Addictive side of Cannabis Industry

Addictive side of Cannabis Industry

Cannabis is the most widely used illegal drug in Britain. Made from parts of the cannabis plant, it’s a naturally occurring drug. It is a mild sedative (often causing a chilled out feeling or actual sleepiness) and it’s also a mild hallucinogen (meaning you may experience a state where you see objects and reality in a distorted way and may even hallucinate). The main active compound in cannabis is tetrahydrocannabinol (THC).


Some people may feel chilled out, relaxed and happy, while others have one puff and feel sick. Others get the giggles and may become talkative. Hunger pangs are common and are known as 'getting the munchies'. Users may become more aware of their senses or get a feeling of slowing of time, which are due to its hallucinogenic effects. Stronger 'joints' (e.g. typically when skunk or sinsemilla is used) may have more powerful effects. Some users may moderate this effect by actually inhaling and using less strong cannabis; but others may find it becomes tempting to ‘binge smoke’ them.


The regular use of cannabis is known to be associated with an increase in the risk of later developing psychotic illnesses including schizophrenia. If the recent increase in availability of stronger forms of cannabis does lead to an increase in total use by some people, this might also lead to an increase in their future risk of developing mental health problems. As with other drugs, dependence on cannabis is influenced by a number of factors, including how long you’ve been using it, how much you use and whether you are just more prone to become dependent.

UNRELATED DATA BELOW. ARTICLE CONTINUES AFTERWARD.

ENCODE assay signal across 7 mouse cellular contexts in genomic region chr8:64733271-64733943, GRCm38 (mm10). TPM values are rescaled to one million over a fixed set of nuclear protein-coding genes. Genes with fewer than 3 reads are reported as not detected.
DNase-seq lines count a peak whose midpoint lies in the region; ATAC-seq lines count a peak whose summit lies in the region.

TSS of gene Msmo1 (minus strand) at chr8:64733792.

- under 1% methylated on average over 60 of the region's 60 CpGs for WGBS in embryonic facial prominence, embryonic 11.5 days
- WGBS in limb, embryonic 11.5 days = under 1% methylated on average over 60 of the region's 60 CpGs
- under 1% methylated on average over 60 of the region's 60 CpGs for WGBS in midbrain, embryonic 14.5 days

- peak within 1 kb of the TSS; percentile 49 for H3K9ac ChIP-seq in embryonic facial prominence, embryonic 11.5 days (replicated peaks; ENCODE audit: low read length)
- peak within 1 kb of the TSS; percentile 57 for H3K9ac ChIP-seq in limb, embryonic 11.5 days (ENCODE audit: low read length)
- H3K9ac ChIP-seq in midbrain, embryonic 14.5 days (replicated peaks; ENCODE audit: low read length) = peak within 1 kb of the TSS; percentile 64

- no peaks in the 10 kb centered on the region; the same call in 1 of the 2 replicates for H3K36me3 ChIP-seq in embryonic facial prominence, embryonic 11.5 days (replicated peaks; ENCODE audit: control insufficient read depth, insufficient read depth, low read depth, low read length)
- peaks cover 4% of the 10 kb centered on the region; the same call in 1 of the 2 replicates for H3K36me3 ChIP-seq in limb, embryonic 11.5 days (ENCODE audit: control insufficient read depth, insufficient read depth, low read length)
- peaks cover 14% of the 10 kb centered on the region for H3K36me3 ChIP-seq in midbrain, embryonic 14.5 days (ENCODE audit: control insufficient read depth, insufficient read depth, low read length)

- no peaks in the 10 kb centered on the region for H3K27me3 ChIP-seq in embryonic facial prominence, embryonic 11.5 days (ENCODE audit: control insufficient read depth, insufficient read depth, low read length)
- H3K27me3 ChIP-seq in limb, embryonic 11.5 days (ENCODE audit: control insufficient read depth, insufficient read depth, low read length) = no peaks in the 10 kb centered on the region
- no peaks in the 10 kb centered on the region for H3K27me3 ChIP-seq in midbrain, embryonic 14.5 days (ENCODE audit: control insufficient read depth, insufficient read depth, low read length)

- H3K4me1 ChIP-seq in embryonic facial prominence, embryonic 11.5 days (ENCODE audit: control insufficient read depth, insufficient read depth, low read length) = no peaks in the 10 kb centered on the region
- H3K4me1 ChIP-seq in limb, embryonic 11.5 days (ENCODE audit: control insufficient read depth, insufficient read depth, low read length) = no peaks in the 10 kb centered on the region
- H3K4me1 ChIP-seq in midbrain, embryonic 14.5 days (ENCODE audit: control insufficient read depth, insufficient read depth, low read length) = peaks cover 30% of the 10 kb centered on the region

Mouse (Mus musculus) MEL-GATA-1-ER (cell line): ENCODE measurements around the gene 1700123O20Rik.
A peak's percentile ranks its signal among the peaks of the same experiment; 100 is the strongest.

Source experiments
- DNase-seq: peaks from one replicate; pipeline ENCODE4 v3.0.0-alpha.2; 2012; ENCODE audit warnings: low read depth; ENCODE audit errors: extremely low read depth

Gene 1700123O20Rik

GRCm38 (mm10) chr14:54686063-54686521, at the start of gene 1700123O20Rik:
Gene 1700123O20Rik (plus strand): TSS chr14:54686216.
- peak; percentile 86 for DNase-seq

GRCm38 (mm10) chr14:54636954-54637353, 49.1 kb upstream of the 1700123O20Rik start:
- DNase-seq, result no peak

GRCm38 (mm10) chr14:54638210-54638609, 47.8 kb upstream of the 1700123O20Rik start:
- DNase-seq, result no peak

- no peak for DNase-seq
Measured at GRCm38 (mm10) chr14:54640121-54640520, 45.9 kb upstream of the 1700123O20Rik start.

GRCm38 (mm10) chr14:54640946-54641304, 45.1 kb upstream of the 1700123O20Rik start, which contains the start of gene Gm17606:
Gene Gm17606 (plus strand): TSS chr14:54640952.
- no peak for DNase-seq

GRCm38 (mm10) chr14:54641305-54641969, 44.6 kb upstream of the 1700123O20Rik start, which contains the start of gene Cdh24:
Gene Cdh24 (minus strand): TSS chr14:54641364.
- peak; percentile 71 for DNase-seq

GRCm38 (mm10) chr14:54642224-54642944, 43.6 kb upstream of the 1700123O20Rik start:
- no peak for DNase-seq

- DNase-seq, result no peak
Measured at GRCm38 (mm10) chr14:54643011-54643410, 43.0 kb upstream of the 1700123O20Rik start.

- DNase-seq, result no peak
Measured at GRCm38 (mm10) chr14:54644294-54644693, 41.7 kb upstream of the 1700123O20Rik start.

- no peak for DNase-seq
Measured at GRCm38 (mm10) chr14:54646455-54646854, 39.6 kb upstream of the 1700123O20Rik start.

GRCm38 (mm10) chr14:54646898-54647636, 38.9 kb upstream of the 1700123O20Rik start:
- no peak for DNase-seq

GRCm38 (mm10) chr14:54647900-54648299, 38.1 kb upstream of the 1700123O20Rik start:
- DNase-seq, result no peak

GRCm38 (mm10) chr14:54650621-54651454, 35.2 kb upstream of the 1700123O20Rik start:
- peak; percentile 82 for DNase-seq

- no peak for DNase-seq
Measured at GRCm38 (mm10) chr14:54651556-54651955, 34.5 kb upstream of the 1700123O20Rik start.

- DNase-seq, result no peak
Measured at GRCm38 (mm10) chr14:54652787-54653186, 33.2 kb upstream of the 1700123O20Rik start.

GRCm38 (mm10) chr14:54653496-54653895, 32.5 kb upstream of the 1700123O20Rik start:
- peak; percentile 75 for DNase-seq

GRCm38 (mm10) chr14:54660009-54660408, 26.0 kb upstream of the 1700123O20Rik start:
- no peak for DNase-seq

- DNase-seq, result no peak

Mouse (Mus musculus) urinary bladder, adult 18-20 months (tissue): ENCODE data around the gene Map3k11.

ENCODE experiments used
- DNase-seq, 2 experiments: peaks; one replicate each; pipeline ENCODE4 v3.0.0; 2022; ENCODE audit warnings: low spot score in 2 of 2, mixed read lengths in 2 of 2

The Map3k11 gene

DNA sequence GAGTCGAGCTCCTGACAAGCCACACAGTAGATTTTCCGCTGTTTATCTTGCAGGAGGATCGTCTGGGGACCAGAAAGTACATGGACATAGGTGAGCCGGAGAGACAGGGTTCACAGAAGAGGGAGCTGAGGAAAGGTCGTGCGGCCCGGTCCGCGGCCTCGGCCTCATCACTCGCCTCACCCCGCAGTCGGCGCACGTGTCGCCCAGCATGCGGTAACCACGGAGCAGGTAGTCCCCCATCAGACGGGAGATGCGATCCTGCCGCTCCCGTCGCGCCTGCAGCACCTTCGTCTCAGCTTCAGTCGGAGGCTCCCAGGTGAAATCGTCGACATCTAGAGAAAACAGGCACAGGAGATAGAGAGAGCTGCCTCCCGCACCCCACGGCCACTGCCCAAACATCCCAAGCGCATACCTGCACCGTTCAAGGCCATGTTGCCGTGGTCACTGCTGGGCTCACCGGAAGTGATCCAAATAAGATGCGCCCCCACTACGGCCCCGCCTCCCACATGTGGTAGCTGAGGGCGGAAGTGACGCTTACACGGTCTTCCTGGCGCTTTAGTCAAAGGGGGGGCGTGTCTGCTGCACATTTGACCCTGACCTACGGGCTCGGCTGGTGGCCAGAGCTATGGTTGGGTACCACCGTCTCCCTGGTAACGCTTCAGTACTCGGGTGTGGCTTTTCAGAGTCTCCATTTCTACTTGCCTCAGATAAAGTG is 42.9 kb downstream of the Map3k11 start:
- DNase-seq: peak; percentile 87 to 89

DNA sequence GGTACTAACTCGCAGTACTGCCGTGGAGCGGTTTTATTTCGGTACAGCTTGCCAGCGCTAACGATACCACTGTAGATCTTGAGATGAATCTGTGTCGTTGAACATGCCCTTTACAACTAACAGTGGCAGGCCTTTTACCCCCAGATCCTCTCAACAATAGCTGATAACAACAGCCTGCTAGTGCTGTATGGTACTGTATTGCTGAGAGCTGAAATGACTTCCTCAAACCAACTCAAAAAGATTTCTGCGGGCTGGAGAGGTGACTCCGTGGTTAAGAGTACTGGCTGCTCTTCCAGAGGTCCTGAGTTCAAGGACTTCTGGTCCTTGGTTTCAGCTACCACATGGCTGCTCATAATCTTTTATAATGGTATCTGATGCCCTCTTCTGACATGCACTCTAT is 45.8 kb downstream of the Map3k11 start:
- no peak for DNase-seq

You may find you have difficulty stopping regular use and you may experience psychological and physical withdrawals when you do stop. The withdrawals can include cravings for cannabis irritability, mood changes; appetite disturbance, weight loss, difficulty sleeping and even sweating, shaking and diarrhea in some people. If you've only been using for a short while there should be no problem stopping but with continued regular use of cannabis, this can become more difficult. You’re also at risk of getting addicted to nicotine if you roll your spiffs with tobacco.